The Australian Reptile Park and Wildlife Sanctuary
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Banded lapwing

Scientific Name: Vanellus tricolor

Banded lapwing

Did You Know?

Banded lapwings usually nest in the open with little cover so that they can see danger approaching from a distance. Parents will lure threats away by pretending to be injured, often with a broken wing, and if that fails, will dive-bomb the intruder.

The banded lapwing has a distinctive white ear stripe, a yellow eye-ring, a black cap and a small red wattle over the bill. Its upper breast is black with a white bib, the wings are grey-brown and its underbelly white. A member of the plover family, the banded lapwing grows to 29cm long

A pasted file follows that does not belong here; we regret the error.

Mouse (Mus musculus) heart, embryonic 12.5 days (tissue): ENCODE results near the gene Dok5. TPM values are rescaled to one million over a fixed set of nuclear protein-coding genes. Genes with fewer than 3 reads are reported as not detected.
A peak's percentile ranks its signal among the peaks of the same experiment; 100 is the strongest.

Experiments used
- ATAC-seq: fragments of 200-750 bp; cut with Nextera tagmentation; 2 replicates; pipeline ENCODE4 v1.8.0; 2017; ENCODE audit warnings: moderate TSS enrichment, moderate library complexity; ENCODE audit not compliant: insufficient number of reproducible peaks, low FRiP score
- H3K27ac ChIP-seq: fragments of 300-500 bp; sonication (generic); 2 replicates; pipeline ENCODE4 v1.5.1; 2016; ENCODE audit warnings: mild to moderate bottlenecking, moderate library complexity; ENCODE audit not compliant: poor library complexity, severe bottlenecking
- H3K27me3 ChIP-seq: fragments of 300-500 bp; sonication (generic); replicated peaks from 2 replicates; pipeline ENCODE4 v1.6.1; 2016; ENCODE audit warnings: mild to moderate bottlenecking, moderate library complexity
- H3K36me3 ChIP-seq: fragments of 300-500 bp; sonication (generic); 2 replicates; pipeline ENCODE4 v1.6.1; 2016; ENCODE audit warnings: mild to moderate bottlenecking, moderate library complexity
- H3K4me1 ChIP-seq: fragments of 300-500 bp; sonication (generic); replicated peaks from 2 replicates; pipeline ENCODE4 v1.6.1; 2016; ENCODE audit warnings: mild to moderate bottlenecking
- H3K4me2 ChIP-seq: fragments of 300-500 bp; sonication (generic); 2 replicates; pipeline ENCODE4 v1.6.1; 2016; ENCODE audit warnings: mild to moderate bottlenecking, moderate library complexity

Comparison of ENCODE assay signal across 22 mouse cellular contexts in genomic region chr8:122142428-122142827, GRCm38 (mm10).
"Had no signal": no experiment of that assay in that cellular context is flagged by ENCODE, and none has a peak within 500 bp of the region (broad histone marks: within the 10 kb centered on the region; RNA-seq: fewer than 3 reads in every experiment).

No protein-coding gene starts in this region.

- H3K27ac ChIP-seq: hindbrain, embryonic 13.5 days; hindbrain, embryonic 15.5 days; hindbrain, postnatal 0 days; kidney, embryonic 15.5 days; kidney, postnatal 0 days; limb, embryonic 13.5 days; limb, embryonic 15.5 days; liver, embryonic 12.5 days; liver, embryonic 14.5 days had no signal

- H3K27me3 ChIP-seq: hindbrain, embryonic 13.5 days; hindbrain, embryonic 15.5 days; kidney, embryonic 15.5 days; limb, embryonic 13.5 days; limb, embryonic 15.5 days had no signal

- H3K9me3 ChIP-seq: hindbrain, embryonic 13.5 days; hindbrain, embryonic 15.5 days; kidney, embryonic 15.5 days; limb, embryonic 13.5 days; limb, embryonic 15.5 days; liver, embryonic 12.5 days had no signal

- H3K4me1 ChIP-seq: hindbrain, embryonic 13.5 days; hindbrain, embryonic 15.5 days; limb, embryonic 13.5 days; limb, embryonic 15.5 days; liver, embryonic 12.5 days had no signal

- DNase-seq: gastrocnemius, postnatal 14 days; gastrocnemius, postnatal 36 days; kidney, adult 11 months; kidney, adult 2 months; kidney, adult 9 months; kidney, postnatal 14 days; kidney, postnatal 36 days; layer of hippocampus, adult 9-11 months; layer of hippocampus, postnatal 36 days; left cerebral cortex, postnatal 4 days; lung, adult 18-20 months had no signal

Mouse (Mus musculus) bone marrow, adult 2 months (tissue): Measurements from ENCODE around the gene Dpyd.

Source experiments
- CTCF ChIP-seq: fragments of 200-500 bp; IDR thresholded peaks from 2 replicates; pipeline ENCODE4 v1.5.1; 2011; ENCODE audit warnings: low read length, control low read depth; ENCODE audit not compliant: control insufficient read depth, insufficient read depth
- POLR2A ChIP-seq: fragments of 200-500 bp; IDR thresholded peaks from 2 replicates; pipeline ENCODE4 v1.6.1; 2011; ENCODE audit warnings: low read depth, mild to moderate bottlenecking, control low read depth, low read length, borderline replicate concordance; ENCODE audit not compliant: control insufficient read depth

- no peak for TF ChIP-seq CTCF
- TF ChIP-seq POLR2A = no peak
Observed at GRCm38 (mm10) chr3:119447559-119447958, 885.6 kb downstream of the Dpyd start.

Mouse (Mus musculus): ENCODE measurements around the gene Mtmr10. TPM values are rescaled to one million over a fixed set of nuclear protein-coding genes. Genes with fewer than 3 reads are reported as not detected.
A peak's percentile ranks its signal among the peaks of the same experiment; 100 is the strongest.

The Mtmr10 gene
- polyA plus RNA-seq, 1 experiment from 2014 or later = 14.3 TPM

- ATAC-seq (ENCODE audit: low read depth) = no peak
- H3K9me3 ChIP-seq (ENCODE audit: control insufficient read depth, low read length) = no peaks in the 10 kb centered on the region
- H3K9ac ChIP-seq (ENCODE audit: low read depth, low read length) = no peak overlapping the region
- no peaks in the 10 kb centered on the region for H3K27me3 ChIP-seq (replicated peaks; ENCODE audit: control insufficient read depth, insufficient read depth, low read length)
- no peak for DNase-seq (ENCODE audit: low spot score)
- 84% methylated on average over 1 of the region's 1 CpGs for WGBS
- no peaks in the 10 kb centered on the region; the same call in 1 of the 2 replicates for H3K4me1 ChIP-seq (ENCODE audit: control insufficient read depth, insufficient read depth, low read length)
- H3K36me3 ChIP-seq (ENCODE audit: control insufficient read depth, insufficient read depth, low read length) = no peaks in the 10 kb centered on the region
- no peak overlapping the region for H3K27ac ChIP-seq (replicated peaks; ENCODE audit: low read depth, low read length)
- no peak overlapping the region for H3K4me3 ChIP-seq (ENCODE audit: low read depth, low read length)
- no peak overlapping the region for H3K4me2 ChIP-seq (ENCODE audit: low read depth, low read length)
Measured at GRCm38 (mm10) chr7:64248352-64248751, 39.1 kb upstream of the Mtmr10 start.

Habitat:

Found across southern Australia including Tasmania, the banded lapwing favours open grasslands with short clipped grass – for instance grazed land, semi-arid land and even playing fields!

Diet:

These plovers tap the ground with their feet to disturb insects which they then dart after and eat. They eat most things found in short grasses – insects, spiders, worms, snails and slugs and will occasionally eat seeds.

Reproduction:

Parents breed in local colonies after rain. The nest is a scraped area of ground covered in dry grass and sometimes animal droppings. 3-4 well-camouflaged speckled eggs are laid and take 28 days to hatch. The hatchlings are also speckled and freeze when a predator approaches.

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